As we look to have an enduring influence, it is the colorful variations in our character that either attract and endear us to others, perpetuate indifference, or agitate and alienate us from others. It is our character, that after weighing a certain decision-point, ultimately causes us to commit to a specific direction, action, etc.. Our commitments are not just about being correct, but about doing the right thing at the right time and going on the record for it.
Leaders are people who have the character to commit
Commitment to a cause or another person always costs us something. Commitment involves taking a risk. Because of this, commitment always involves a calculated decision - conscious or subconscious. However, the power of commitment in the life of a leader is that it precedes the unleashing of their enthusiasm, resources, faith, talent and investment - all qualities that are essential to influencing people and situations in a constructive manner. And while commitment can bring ridicule and sacrifice, it more often compounds our outputs, accomplishments and ultimately our impact in life.
It takes courage to commit... and it is worth reflecting on what and who we are committed to.
- Those people and causes we would die and suffer for represent our most significant commitments in our life. This is because surrendering our life and vitality represents a form of supreme sacrifice.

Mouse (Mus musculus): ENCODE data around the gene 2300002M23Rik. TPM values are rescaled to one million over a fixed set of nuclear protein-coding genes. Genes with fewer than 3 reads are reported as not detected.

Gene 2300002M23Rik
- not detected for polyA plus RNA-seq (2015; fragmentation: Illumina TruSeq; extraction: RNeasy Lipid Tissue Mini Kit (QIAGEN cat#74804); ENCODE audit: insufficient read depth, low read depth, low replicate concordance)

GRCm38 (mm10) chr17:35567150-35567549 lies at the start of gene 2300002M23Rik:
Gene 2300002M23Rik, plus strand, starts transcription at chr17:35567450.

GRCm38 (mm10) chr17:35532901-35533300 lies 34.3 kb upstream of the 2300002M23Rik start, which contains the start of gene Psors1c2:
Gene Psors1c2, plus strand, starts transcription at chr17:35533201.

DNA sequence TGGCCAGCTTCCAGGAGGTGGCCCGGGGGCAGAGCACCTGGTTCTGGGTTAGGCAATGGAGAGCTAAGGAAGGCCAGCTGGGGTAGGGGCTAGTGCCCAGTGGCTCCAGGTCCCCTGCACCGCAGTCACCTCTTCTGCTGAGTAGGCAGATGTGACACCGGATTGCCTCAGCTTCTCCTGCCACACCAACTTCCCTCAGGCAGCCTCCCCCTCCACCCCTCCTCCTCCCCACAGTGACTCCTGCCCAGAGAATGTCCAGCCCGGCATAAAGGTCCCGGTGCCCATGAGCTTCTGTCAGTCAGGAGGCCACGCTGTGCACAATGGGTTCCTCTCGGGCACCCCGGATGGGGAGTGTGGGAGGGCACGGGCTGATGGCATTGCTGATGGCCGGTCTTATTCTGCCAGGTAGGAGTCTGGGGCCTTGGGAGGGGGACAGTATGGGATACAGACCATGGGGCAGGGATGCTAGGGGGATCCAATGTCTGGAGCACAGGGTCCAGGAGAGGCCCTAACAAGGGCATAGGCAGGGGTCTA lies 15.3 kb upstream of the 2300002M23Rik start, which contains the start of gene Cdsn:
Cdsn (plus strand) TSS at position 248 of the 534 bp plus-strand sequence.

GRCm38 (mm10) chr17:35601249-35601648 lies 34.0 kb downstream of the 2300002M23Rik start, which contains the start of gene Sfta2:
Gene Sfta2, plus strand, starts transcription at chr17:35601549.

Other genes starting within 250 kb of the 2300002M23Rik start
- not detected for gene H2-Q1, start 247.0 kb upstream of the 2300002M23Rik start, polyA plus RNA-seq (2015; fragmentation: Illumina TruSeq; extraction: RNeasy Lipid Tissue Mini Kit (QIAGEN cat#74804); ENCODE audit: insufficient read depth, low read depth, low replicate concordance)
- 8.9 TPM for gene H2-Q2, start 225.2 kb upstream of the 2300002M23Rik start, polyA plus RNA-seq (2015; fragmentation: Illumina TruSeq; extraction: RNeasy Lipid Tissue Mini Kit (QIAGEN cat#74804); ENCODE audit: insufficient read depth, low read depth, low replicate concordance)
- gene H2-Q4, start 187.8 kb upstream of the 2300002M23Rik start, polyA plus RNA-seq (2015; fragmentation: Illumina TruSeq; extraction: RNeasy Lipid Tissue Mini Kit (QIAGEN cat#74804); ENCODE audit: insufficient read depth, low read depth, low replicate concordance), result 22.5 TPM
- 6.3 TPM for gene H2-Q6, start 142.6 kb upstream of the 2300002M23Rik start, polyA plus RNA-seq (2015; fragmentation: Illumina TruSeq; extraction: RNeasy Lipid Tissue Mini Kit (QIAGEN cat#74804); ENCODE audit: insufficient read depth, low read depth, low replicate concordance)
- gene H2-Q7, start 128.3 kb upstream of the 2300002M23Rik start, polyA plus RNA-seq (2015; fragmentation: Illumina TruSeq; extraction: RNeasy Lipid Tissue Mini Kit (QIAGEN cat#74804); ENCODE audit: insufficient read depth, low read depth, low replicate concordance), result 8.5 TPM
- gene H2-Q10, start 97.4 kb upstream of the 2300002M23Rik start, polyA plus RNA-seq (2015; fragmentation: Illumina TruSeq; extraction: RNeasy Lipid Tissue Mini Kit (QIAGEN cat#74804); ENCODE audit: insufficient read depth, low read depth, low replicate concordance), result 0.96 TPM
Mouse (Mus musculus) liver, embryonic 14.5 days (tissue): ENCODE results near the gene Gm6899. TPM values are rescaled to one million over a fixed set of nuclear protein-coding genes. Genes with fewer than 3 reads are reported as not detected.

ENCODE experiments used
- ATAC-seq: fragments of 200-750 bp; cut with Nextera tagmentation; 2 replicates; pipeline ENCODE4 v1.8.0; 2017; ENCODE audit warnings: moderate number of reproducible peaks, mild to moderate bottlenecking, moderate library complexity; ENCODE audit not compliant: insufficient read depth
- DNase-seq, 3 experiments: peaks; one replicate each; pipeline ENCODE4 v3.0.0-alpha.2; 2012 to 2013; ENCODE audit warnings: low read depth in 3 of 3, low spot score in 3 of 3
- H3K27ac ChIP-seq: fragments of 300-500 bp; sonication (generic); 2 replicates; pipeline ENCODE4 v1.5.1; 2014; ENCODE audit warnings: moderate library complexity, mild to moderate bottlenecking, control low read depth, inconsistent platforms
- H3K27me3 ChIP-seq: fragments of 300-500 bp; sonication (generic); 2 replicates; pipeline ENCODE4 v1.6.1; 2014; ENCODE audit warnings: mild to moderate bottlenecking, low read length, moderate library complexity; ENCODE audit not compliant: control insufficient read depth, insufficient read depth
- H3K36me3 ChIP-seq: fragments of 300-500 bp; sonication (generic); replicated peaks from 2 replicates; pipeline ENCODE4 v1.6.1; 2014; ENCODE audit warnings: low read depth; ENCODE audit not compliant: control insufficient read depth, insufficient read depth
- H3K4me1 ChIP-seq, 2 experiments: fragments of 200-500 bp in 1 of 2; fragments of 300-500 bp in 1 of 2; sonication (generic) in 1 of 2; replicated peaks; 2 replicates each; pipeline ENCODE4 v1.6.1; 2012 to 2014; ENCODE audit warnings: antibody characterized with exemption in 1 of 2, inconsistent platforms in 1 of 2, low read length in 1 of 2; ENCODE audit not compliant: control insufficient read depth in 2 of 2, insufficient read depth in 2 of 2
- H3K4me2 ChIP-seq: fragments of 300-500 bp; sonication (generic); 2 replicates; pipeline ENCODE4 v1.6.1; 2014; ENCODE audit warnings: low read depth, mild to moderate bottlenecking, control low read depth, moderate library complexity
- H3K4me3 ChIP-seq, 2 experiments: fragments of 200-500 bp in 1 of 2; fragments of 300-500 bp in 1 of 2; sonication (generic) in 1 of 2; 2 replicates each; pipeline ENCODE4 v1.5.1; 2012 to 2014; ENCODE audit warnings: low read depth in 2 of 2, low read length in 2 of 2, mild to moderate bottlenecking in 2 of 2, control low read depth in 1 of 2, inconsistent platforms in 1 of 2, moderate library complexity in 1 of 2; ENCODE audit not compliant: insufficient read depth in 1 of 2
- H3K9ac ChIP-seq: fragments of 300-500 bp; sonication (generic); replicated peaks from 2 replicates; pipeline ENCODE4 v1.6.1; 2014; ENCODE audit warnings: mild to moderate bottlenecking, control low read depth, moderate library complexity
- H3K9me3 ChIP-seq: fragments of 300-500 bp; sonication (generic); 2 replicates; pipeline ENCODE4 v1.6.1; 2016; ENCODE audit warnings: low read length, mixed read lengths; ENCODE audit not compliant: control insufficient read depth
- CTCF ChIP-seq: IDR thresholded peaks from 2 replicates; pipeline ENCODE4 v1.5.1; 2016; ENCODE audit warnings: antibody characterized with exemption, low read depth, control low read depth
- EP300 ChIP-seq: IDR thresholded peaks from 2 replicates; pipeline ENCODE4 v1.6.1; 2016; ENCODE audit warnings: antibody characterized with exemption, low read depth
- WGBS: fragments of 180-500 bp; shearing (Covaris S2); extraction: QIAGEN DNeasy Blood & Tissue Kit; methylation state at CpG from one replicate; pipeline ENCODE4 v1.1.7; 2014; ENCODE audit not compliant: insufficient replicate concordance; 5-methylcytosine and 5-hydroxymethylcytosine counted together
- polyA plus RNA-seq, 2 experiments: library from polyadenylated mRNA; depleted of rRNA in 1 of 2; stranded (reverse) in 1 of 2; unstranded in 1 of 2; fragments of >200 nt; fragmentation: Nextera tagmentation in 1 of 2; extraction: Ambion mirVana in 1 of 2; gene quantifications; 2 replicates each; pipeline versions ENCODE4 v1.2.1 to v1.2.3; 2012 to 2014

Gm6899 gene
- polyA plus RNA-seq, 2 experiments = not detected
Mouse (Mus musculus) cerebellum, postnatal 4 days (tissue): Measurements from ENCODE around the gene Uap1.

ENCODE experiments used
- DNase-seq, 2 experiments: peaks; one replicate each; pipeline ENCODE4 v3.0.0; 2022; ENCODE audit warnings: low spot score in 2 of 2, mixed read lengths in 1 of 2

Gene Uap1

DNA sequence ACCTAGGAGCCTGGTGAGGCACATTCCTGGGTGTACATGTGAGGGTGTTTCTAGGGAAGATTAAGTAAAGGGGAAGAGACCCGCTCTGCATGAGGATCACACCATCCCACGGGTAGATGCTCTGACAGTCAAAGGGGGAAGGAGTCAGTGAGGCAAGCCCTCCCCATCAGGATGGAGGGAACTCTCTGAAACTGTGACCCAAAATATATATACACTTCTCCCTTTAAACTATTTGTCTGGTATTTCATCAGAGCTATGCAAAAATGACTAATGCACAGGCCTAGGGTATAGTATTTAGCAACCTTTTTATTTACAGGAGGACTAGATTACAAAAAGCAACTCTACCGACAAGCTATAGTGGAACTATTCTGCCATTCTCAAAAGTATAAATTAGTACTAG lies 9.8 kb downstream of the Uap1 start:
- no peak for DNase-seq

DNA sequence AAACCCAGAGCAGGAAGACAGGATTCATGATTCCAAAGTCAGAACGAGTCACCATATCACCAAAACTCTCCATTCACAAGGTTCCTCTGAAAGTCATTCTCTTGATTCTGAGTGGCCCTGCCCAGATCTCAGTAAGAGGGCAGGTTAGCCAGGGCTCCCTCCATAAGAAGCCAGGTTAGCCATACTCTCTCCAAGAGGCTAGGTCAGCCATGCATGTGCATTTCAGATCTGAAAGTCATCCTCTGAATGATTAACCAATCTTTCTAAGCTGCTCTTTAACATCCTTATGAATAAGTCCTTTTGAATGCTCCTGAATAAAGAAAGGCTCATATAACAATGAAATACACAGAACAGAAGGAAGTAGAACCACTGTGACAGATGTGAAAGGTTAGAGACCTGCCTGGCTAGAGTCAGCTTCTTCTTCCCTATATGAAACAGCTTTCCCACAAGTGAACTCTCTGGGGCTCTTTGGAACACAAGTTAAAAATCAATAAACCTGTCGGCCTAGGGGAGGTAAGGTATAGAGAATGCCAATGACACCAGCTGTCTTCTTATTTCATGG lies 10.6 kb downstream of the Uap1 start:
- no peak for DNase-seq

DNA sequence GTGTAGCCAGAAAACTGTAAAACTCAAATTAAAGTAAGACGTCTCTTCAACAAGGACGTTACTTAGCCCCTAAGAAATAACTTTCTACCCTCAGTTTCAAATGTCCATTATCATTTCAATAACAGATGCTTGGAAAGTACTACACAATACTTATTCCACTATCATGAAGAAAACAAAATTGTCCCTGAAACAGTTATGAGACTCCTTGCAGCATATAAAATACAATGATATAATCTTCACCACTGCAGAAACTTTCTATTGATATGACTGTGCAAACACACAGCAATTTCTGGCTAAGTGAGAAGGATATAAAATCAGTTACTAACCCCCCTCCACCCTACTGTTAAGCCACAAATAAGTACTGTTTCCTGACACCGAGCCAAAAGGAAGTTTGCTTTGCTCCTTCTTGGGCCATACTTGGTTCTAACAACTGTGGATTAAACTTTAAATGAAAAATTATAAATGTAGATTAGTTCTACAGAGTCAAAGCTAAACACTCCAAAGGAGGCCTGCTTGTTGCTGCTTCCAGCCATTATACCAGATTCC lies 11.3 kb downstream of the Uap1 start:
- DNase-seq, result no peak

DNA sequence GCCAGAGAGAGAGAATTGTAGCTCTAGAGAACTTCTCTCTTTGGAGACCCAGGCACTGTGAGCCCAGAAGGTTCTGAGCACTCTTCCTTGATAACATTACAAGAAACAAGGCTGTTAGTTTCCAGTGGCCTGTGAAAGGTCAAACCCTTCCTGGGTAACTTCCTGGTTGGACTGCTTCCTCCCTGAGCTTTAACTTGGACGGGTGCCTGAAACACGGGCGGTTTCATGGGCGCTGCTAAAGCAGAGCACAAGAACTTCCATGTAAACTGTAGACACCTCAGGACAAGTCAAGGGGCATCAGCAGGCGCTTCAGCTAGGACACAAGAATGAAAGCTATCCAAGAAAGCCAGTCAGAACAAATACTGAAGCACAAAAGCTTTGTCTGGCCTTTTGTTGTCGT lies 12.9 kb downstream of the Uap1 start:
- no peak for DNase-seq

- Those we would give our time and talent for represent the very prevalent next tier of our commitments. Our time is not a renewable resource so we can be very stingy when it comes to our expenditures of it. Our talent is always associated with the giving of our time.
- Those for whom we would give our money, possessions and votes to are of tertiary importance. These are expenditures of renewable resources.
But if we won't give of any of these things to a person or a cause, we are not committed to it. Our words of commitment will not matter if we do not invest something. And as leaders, we can't ask others to commit to something we are not willing to commit to first because that would be hypocrisy. Part of what puts the lead in our leadership is being willing to risk ourselves first, before we ask it of others. Reflection on our commitments tells us something about our priorities. After all, we are finite and we cannot commit to everything without burning out. Our commitments speak loudly to what we value most in life. How others view our ability to commit determines whether or not they view us as having integrity. And this sense of our integrity determines the level of trust they will place in us. Honoring our commitments, taking responsibility for our commitments, admitting to our failures when they happen, making course corrections and reflecting on our commitments (and those that count on us) is critical to advancing the character of a leader.